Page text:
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Federal Noxious Weed
TDA Noxious Weed
TPWD Prohibited Exotic Species
Invasive Plant Atlas of the US

Tribulus terrestris


Puncturevine

Synonym(s):
Family: Zygophyllaceae (Creosote-Bush Family)
Duration and Habit: Annual Herb


Photographer: Charles T. Bryson
Source: USDA Agricultural Research Service, Bugwood.org

Description

Noxious summer annual, with prostrate stems up to 2.4 m long. Plants produce many stout-spined burrs that can injure people and animals and puncture bicycle tires. Foliage is toxic to livestock, especially sheep, when consumed in quantity. Fruits are used medicinally in India. Puncturevine is currently controlled by the stem weevil (Microlarinus lypriformis) and seed weevil (M. lareynii), introduced from Italy as biocontrol agents in 1961.

Ecological Threat:

Biology & Spread: Reproduces by seed. Nutlets disperse by adhering to tires, shoes and clothing of people, fur, feathers, and feet of animals. Most newly matured seeds are dormant and require an afterripening period of ~ 6 months to 1 year. Germination requires warm temperatures. The largest seed in a nutlet is usually the first to germinate. Other seeds may germinate or remain dormant depending on moisture availability. Buried seed can remain viable for several years. Seedlings emerge early spring through summer, often in flushes following increased soil moisture. On sandy soils, seedlings emerge from depths to ~ 5 cm (less on heavy soils). Seedlings develop a deep root system in a few weeks, and flowers may be produced within 3 weeks, burrs within 6 weeks. Plants typically bear numerous burrs (average 200-5000) until the cool season commences. In tropical regions, plants develop woody roots and become perennial.

History: Introduced from the Mediterranean region.

U.S. Habitat: Disturbed places, roadsides, railways, cultivated fields, yards, waste places, walk ways. Grows best on dry sandy soils, but tolerates most soil types. Intolerant of freezing temperatures.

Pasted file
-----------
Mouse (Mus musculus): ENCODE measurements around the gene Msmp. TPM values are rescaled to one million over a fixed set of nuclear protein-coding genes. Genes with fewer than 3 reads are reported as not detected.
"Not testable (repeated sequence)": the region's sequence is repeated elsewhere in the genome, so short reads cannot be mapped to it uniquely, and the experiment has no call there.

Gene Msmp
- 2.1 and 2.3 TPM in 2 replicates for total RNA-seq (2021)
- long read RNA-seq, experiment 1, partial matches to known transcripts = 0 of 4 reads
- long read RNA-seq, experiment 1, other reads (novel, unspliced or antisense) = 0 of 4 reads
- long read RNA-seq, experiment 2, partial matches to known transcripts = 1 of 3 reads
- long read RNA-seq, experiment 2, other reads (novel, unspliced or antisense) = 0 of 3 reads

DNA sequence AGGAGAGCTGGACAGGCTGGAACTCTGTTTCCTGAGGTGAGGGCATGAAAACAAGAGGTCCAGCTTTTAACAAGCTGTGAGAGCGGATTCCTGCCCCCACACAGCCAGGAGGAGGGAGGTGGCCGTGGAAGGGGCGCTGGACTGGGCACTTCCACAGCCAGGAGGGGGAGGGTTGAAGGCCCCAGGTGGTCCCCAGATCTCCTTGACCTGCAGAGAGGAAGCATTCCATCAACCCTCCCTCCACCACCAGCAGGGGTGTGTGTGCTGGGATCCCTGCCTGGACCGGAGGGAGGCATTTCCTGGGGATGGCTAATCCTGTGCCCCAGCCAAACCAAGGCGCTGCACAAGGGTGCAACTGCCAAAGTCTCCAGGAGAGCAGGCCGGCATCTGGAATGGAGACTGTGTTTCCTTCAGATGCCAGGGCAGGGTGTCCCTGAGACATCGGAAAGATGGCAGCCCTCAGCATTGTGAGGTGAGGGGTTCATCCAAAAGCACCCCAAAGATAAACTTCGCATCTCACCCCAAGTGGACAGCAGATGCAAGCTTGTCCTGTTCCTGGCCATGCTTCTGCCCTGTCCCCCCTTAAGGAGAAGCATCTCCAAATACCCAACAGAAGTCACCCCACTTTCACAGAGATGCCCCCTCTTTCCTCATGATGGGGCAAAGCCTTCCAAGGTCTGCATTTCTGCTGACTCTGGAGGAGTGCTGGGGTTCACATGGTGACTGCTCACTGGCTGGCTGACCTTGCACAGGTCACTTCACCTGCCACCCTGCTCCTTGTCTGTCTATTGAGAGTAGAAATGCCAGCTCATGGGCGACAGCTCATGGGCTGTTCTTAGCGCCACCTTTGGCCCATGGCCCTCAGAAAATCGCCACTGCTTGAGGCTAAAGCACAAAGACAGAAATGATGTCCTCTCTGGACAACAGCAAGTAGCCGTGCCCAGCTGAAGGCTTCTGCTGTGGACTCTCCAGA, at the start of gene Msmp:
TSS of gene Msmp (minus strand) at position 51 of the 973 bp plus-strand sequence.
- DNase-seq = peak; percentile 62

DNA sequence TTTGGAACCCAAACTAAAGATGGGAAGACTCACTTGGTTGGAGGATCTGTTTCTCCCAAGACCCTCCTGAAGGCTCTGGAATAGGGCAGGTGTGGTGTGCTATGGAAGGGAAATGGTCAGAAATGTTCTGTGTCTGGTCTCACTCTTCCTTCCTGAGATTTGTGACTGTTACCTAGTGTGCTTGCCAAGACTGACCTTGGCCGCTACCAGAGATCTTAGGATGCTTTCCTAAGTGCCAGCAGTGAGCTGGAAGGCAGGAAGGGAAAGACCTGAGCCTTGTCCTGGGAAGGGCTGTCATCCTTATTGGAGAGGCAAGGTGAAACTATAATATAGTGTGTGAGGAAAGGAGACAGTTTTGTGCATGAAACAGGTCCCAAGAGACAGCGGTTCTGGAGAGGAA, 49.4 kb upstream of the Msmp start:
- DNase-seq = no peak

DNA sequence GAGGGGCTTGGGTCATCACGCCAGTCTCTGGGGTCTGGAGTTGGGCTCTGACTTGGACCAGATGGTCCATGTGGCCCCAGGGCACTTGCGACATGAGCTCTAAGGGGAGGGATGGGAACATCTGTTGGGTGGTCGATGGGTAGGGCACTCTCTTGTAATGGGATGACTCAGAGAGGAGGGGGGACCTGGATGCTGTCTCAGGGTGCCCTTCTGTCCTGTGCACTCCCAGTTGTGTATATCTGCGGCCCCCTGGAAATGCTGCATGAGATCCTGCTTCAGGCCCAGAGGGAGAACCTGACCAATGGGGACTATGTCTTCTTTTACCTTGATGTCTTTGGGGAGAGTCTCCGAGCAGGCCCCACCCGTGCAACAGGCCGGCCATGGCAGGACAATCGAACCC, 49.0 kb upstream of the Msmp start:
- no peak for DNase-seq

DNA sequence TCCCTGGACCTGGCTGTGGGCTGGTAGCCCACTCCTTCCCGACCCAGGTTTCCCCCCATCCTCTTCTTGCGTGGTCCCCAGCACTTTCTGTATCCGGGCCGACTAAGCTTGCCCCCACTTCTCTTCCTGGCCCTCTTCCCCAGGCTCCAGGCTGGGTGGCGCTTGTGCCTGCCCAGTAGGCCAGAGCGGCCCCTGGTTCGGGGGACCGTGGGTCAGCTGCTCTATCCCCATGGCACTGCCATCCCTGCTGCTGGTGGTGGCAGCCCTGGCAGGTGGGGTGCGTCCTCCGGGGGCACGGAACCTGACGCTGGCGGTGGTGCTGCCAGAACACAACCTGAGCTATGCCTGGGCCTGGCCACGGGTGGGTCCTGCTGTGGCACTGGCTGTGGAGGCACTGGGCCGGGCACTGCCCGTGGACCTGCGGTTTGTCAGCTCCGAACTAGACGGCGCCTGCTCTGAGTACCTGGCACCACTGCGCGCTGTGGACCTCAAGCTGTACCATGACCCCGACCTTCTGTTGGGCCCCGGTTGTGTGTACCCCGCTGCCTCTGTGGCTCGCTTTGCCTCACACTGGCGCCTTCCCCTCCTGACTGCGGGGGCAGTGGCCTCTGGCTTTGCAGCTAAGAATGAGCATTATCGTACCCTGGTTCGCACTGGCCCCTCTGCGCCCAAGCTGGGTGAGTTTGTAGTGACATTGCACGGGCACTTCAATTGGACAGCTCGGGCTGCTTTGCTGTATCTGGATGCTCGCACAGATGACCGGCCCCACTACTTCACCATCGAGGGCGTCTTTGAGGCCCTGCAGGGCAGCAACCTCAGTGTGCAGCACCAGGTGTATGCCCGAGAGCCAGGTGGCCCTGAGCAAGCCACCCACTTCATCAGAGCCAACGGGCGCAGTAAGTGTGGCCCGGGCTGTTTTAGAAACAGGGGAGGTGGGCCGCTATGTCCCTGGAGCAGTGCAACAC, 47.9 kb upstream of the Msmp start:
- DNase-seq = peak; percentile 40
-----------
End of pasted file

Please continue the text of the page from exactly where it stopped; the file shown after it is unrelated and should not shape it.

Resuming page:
Distribution

U.S. Nativity: Introduced to U.S.

Native Origin: Africa, Asia, Australasia, Europe

U.S. Present: AR, AZ, CA, CO, FL, HI, IA, ID, IL, IN, KS, KY, LA, MD, MI, MN, MO, MS, MT, NC, ND, NE, NJ, NM, NV, NY, OH, OK, OR, PA, SC, SD, TN, TX, UT, VA, WA, WI, WY

Distribution:

Mapping

Invaders of Texas Map: Tribulus terrestris
EDDMapS: Tribulus terrestris
USDA Plants Texas County Map: Tribulus terrestris

Invaders of Texas Observations

List All Observations of Tribulus terrestris reported by Citizen Scientists

Resembles/Alternatives

Puncturevine is unlikely to be confused with other weeds.

Management



Mechanical: Tillage following germination and emergence is effective. However, tillage may bury seed that remain viable in the soil for several years. Hand-pulling is feasible for small infestations and is easiest when soils are moist and the vines are long enough to grasp. Mowing is ineffective due to the prostrate growth habit of the plant.

Biological: There are two species of weevils which are being used to control puncturevine. The stem boring weevil, Microlarinus lareynii and the fruit boring weevil Microlarinus lypriformis. The insect larvae attack the seeds and stems and have given good puncturevine control. Both insects are available in California for release.

Chemical: Chlorosulfuron, 2,4-D, imazapyr, MCPA, paraquat, glyphosate, and dicamba are effective on puncturevine. Consult the label for proper rate and timing.

USE PESTICIDES WISELY: ALWAYS READ THE ENTIRE PESTICIDE LABEL CAREFULLY, FOLLOW ALL MIXING AND APPLICATION INSTRUCTIONS AND WEAR ALL RECOMMENDED PERSONAL PROTECTIVE GEAR AND CLOTHING. CONTACT YOUR STATE DEPARTMENT OF AGRICULTURE FOR ANY ADDITIONAL PESTICIDE USE REQUIREMENTS, RESTRICTIONS OR RECOMMENDATIONS. MENTION OF PESTICIDE PRODUCTS ON THIS WEB SITE DOES NOT CONSTITUTE ENDORSEMENT OF ANY MATERIAL.

Text References

Johnson, E. 1932. The puncturevine in California. Univ. of Calif. Agric. Expt. Sta. Bull. 528: 42 pp.

Parsons WT and Cuthbertson EG (1992). Noxious Weeds of Australia. Inkata Press, Melbourne, Australia..

Squires, V.R. 1979. The biology of Australian weeds. 1. Tribulus terrestris L. J. of the Australian Inst. of Agric. Sci. 179: 75-82.

Online Resources

Encycloweedia (California Department of Food and Agriculture).

Search Online

Google Search: Tribulus terrestris
Google Images: Tribulus terrestris
NatureServe Explorer: Tribulus terrestris
USDA Plants: Tribulus terrestris
Invasive Plant Atlas of the United States: Tribulus terrestris
Bugwood Network Images: Tribulus terrestris

Last Updated: 2007-11-08 by LBJWFC
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